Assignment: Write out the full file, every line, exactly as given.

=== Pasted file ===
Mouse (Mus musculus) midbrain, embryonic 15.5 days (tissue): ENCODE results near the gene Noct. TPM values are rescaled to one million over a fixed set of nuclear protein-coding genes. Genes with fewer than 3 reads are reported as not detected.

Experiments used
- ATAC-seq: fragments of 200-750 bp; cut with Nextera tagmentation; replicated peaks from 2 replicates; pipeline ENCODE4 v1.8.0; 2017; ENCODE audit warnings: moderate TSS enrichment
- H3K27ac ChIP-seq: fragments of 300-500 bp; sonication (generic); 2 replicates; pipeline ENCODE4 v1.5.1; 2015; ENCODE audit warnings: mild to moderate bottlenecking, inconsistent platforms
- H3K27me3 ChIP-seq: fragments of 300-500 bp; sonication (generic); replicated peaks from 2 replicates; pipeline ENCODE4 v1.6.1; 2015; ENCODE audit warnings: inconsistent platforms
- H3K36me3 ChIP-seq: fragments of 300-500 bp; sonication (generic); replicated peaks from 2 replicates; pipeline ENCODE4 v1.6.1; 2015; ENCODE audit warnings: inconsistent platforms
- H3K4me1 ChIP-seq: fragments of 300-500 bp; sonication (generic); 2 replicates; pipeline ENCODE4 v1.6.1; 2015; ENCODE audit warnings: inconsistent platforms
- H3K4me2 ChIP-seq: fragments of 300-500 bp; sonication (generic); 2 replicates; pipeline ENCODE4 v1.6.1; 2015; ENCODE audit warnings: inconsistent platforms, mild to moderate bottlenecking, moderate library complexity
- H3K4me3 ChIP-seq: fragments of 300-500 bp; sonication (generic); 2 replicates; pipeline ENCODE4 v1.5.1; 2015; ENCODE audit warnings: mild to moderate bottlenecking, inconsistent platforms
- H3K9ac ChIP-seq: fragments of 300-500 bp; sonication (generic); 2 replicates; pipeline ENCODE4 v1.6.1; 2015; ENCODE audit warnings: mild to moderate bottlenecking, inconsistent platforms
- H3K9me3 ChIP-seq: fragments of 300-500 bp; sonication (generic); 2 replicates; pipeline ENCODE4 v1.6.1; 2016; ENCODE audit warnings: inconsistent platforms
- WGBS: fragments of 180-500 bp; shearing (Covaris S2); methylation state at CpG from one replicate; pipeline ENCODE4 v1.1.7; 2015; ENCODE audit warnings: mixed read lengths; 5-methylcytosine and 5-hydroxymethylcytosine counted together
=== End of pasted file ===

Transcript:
Mouse (Mus musculus) midbrain, embryonic 15.5 days (tissue): ENCODE results near the gene Noct. TPM values are rescaled to one million over a fixed set of nuclear protein-coding genes. Genes with fewer than 3 reads are reported as not detected.

Experiments used
- ATAC-seq: fragments of 200-750 bp; cut with Nextera tagmentation; replicated peaks from 2 replicates; pipeline ENCODE4 v1.8.0; 2017; ENCODE audit warnings: moderate TSS enrichment
- H3K27ac ChIP-seq: fragments of 300-500 bp; sonication (generic); 2 replicates; pipeline ENCODE4 v1.5.1; 2015; ENCODE audit warnings: mild to moderate bottlenecking, inconsistent platforms
- H3K27me3 ChIP-seq: fragments of 300-500 bp; sonication (generic); replicated peaks from 2 replicates; pipeline ENCODE4 v1.6.1; 2015; ENCODE audit warnings: inconsistent platforms
- H3K36me3 ChIP-seq: fragments of 300-500 bp; sonication (generic); replicated peaks from 2 replicates; pipeline ENCODE4 v1.6.1; 2015; ENCODE audit warnings: inconsistent platforms
- H3K4me1 ChIP-seq: fragments of 300-500 bp; sonication (generic); 2 replicates; pipeline ENCODE4 v1.6.1; 2015; ENCODE audit warnings: inconsistent platforms
- H3K4me2 ChIP-seq: fragments of 300-500 bp; sonication (generic); 2 replicates; pipeline ENCODE4 v1.6.1; 2015; ENCODE audit warnings: inconsistent platforms, mild to moderate bottlenecking, moderate library complexity
- H3K4me3 ChIP-seq: fragments of 300-500 bp; sonication (generic); 2 replicates; pipeline ENCODE4 v1.5.1; 2015; ENCODE audit warnings: mild to moderate bottlenecking, inconsistent platforms
- H3K9ac ChIP-seq: fragments of 300-500 bp; sonication (generic); 2 replicates; pipeline ENCODE4 v1.6.1; 2015; ENCODE audit warnings: mild to moderate bottlenecking, inconsistent platforms
- H3K9me3 ChIP-seq: fragments of 300-500 bp; sonication (generic); 2 replicates; pipeline ENCODE4 v1.6.1; 2016; ENCODE audit warnings: inconsistent platforms
- WGBS: fragments of 180-500 bp; shearing (Covaris S2); methylation state at CpG from one replicate; pipeline ENCODE4 v1.1.7; 2015; ENCODE audit warnings: mixed read lengths; 5-methylcytosine and 5-hydroxymethylcytosine counted together